Johannesburg seeks to divert waste from landfill by encouraging communities to run waste co-operatives and pay waste collectors to gather the waste.
Johannesburg generates about 1.6 million tons of waste annually, a majority of which goes to landfill. Three out of four landfill sites are approaching their full capacity, with less than 10 years disposal time left. To avoid adding more landfill sites, Johannesburg must move away from a waste-to-landfill model.
To cope with a massive waste problem, the City of Johannesburg has initiated a waste strategy. Entrepreneurship is stimulated in the communities by establishing waste buy-back centers, which are operated by communities. The centers buy recyclable waste such as paper, plastic, cans, and glass from people and then sell it to recyclers. Waste collectors receive a direct cash payment according to the volume of cleaned waste they bring in. An important aspect of the initiative is the incorporation of the informal waste collectors. Without the buy-back centers matching supply and demand, waste collectors would have to travel long distances by foot to sell waste. The aim is to empower impoverished communities via business entity ownership and increased recycling rates. There are seven buy-back centers spread across the city, each of which employs 10 to 15 full-time staff as well as 30 more people who indirectly benefit from the centers.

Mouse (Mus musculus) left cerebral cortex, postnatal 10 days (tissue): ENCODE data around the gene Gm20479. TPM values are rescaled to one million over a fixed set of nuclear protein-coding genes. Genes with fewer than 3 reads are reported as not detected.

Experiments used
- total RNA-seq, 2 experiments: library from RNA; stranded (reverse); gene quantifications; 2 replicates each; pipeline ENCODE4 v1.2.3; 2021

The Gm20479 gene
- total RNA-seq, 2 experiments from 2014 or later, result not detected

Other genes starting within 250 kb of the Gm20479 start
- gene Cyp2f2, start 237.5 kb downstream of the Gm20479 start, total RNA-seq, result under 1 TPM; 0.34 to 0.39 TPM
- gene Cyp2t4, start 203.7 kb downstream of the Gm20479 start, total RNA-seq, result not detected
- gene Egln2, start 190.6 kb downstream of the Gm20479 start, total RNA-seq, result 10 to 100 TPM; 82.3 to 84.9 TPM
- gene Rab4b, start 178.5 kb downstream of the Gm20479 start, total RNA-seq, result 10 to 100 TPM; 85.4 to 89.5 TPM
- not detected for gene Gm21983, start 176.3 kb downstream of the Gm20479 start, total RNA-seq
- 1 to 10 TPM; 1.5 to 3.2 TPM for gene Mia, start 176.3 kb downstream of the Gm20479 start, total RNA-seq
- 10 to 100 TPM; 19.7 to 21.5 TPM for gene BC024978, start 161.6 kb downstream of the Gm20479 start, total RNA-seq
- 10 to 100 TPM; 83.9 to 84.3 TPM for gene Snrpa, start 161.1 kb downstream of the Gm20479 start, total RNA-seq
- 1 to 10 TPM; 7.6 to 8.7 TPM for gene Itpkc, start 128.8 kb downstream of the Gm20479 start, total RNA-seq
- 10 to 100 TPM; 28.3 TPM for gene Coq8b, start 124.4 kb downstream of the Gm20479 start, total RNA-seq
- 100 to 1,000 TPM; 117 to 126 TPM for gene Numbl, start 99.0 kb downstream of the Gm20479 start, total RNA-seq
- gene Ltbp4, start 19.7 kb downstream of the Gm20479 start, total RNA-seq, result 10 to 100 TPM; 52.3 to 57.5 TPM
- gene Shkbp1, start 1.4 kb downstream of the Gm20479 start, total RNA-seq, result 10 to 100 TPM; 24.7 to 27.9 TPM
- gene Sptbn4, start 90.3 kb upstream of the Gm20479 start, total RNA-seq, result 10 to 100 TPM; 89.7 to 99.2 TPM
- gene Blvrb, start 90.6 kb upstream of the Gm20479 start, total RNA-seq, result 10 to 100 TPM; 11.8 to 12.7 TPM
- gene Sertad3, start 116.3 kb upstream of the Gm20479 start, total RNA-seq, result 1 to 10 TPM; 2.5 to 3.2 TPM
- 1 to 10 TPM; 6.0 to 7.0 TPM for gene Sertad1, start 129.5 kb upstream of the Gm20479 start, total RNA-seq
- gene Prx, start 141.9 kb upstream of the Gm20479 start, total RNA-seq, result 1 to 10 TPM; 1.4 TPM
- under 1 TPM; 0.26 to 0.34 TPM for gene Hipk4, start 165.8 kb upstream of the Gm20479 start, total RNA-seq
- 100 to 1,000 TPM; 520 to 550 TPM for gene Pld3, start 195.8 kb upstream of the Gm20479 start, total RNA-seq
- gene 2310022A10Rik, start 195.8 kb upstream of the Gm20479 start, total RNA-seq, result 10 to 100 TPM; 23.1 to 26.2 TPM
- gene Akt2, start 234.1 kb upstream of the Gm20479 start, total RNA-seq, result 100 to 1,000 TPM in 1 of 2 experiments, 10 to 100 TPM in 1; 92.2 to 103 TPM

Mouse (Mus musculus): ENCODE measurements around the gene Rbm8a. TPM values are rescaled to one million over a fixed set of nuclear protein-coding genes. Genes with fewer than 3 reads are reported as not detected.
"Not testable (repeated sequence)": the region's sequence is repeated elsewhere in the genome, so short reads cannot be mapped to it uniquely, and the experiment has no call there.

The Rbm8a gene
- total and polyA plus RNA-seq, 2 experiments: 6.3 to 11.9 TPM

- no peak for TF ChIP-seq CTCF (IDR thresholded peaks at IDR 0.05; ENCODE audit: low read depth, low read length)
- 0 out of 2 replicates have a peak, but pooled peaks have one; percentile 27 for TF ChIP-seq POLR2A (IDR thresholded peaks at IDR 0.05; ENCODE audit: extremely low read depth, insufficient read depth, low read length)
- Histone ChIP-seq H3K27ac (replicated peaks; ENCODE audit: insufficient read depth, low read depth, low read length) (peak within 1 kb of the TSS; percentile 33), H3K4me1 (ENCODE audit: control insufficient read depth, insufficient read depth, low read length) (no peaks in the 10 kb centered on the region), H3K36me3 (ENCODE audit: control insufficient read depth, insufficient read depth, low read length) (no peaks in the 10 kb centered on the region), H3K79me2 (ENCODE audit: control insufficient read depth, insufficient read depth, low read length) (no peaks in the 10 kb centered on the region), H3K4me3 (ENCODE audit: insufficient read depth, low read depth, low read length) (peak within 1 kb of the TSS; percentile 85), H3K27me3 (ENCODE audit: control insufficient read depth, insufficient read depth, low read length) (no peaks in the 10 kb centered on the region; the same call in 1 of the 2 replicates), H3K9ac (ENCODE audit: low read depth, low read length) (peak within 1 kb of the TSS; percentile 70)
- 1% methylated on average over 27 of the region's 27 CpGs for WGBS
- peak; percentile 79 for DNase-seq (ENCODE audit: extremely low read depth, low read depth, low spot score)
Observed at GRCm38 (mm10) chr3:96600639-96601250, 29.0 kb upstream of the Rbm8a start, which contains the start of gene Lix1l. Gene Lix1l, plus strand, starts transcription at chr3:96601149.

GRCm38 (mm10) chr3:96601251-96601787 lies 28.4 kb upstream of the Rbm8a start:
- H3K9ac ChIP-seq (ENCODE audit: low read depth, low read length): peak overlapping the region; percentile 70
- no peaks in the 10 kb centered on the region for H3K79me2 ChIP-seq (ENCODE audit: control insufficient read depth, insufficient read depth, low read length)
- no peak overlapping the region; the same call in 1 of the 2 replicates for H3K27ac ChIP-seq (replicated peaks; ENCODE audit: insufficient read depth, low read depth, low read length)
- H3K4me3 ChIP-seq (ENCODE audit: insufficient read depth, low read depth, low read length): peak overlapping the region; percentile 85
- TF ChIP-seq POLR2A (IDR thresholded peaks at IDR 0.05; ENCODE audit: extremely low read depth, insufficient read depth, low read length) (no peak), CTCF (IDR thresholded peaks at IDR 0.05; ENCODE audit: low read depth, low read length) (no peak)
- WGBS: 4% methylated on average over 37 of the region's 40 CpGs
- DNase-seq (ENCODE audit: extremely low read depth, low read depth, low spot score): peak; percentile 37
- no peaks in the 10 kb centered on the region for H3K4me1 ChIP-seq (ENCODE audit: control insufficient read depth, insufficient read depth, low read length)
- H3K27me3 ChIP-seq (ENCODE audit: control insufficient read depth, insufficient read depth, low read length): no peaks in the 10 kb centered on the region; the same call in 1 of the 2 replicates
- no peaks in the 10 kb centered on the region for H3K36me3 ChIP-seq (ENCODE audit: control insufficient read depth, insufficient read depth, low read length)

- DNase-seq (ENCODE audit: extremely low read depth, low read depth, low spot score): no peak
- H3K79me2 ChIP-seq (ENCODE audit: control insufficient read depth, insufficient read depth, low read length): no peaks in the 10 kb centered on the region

Environmental Benefits – Waste is diverted from landfills and enters the recycling chain, contributing to a cleaner environment in Johannesburg.
Economic Benefits – Each of the buy-back centers generates up to 45 jobs and increases the earnings of the waste collectors, who reduce their travel time for processing and selling waste.
Presented by C40 Cities Climate Leadership Group (C40), Sustainia and Realdania – Cities100 2017 showcases leading solutions to urban climate challenges in five sectors: Energy, Waste, Adaptation, Mitigation and Transportation.
Available online and in print, Cities100 provides stakeholders an accessible format to explore achievable solutions for climate action in cities, and will be a useful tool for relevant groups ranging from impact investors and development organizations, to mayors and city governments. You can access the full Cities100 2017 publication online here.